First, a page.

You have heard the term “deconstructed” when referring to taking the traditional preparation and presentation of a dish and then plating the same ingredients together but in a different way.
Take for example executive chef Scott Ryan’s “deconstructed French onion soup.” At The Country Club in Pepper Pike, OH, chef Ryan’s soup is composed of caramelized onion puree, warm Epoisses cheese, crispy shallots, and dissolvable ravioli filled with garlic bread crumbs and Asiago cheese. A rich onion consommé is poured tableside, garnished with minced chives and micro onion blooms.
Now that I’ve whetted your appetite, let’s take that analogy and apply it to your house committee. When I was introduced to the private club
industry nearly 30 years ago, house committees were charged with “having the authority over” and “having responsibility for” the matters of the clubhouse.
That was back in the days when the bartenders who were at the club the longest were promoted until they were club managers (not intended to offend any bartenders out there!). Back then high quality, club-specific operations’ education was hard to find and the level of professionalism in the business was lower than today.
Fast forward to 2014 and the breadth and depth of high quality education both in hospitality schools and in continuing education continues to grow, and management teams are more educated and professional than ever before.
These individuals have dedicated their lives to the hospitality business and have the expertise, education, and tools to effectively manage your club’s operations. To decide if you need to deconstruct the house committee, in house committee meetings track how much time is spent discussing operational
details such as linens, the price of a club sandwich, or the appropriate plate garnish, and consider how much more time could be spent working effectively as a liaison between the members and the department heads.
Review the goals and responsibilities of the committee and determine if they are in vogue or outdated. If the responsibilities include words such as “authority over” and “responsibility for” it is certainly time for a deconstruction. I’m not advocating abolishing the house committee entirely (although some clubs have been very successful in doing just that), but simply recommending a deconstruction like chef Scott’s French onion soup – break the ingredients apart and then reconstruct them in a new and more updated way.
In most successful clubs, the house committee is a sounding board and works collaboratively with the management team responsible for those departments. It provides input to the management team and recommendations to the board. The house committees of successful clubs do not get involved in clubhouse operations. They leave that to the paid professionals hired to lead and manage the operations of the club.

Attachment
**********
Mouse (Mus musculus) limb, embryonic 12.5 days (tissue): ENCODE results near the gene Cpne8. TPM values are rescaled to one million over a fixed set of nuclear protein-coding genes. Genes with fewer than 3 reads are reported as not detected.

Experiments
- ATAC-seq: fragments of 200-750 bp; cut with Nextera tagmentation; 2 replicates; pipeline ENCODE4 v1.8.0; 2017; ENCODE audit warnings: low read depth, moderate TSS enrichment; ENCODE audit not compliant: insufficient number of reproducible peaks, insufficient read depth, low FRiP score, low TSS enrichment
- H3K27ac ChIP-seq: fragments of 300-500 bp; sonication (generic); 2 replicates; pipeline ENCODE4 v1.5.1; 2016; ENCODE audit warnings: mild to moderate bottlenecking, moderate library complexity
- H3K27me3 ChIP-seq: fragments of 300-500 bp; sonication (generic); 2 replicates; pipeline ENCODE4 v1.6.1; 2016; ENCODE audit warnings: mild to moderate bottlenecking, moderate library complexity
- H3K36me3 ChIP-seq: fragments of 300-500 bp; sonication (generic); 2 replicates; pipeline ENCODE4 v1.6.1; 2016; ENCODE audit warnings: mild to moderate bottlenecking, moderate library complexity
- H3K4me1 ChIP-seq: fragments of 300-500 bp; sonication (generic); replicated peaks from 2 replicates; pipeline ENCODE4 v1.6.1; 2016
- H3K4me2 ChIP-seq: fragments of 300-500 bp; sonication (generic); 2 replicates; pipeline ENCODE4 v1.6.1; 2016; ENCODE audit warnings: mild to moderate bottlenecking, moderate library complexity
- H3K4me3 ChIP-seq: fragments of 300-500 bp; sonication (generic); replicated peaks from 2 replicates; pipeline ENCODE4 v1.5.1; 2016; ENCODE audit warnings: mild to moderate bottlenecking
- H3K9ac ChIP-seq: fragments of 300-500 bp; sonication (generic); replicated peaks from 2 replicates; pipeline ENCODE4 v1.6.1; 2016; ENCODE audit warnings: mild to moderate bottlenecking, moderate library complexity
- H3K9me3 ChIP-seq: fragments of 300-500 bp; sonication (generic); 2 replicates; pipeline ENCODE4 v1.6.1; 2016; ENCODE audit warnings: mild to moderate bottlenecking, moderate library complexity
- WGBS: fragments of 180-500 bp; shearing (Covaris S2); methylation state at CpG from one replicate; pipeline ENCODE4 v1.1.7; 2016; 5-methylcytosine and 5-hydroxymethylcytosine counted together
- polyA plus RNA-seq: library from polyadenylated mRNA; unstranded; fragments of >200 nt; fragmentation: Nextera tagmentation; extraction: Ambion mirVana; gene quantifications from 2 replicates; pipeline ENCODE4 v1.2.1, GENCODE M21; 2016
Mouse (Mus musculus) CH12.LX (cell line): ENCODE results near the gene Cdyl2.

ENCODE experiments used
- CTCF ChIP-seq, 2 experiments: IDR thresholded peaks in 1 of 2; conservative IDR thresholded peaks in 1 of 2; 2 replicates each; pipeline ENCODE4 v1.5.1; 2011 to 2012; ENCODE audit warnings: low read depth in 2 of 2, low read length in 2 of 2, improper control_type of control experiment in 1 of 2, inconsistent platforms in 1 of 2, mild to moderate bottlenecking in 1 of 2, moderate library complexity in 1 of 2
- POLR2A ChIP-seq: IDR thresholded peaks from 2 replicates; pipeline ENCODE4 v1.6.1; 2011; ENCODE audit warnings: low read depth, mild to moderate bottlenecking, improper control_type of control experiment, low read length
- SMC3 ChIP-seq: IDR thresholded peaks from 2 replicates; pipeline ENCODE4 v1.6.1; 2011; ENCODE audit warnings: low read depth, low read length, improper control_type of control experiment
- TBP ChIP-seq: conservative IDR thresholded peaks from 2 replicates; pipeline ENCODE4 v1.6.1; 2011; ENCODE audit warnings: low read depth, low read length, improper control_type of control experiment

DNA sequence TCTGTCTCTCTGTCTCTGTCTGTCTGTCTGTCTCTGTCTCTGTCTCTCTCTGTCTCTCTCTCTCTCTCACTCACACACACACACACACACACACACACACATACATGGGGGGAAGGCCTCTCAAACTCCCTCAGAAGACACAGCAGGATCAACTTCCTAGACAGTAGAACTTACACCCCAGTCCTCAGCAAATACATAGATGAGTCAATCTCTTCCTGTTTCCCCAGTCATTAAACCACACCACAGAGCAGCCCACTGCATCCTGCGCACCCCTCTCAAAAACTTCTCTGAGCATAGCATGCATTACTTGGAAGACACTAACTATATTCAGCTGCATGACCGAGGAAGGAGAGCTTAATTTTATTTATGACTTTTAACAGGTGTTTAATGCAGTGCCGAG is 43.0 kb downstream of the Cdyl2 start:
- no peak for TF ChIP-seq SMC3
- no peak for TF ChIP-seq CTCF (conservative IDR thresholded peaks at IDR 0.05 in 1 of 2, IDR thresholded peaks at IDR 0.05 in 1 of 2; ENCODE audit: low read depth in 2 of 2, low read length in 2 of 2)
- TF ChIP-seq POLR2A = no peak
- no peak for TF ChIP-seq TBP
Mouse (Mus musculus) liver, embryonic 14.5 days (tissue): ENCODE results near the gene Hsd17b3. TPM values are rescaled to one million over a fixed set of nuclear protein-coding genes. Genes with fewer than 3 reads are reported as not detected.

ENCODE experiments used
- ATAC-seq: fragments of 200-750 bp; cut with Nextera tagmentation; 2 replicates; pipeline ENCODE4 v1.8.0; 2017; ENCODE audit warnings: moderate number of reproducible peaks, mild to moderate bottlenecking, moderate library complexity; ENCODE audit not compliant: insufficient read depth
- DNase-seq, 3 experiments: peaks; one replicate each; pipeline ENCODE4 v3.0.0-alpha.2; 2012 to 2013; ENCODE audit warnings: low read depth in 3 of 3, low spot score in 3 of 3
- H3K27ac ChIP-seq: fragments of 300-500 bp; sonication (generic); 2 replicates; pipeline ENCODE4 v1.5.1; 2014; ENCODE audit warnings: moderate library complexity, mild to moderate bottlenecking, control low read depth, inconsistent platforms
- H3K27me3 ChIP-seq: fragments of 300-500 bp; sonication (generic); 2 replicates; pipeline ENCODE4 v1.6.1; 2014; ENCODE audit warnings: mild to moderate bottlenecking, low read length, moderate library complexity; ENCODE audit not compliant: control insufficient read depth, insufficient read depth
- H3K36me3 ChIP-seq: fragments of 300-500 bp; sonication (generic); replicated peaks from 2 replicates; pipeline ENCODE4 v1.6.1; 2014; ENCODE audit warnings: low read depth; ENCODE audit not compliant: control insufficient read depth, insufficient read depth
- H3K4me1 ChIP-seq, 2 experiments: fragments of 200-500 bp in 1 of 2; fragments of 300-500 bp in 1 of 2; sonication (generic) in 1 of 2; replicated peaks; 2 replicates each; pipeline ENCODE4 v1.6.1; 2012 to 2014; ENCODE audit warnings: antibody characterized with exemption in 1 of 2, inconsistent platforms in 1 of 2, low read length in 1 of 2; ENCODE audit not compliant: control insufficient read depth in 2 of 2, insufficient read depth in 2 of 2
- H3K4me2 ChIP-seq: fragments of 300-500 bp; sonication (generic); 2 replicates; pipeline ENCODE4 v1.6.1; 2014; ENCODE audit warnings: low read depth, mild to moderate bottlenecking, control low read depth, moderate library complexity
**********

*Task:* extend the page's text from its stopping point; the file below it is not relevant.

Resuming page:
Does the focus of your house committee change depending on who the members are at any given time? Unfortunately it isn’t uncommon for traditional house committees to focus on favorite issues of the committee members instead of the common good of the club as a whole.
The house committee should focus on topics and issues that are in alignment with the club’s mission, vision and strategic plan, thereby promoting
continuity from one committee to the next, ensuring that the focus is on the needs of the many instead of the needs of the few that serve on the committee.
Review your club’s mission, vision, core values, and strategic plan. The house committee charter should have a clear and validated alignment with those governing documents.
Review the goals and responsibilities that are stated in the committee charter document. Rewrite your house committee charter using words such as “liaison” and “collaborate” instead of “authority over” and “responsibility for.”
Important benefits may be gained by deconstructing the house committee including shorter committee meetings, more effective and productive use of
your managers’ time, and greater fulfillment and enjoyment of your overall club experience. And isn’t that the reason you joined the club in the first place?
About the Author…
Lisa Carroll, as a search and consulting executive, specializes in Executive Chef, General Manager, CFO, and HOA/POA Manager searches with Kopplin Kuebler & Wallace. For over 30 years, she has built relationships and connections in the private club industry. She has been a regular speaker at Club Management Association of America (CMAA) chapter events and world conferences, as well as American Culinary Federation (ACF) chapter and conference events. Lisa can be contacted via email at firstname.lastname@example.org or by phone at 561-596-1123.
THE BOARDROOM MAGAZINE – September/October 2014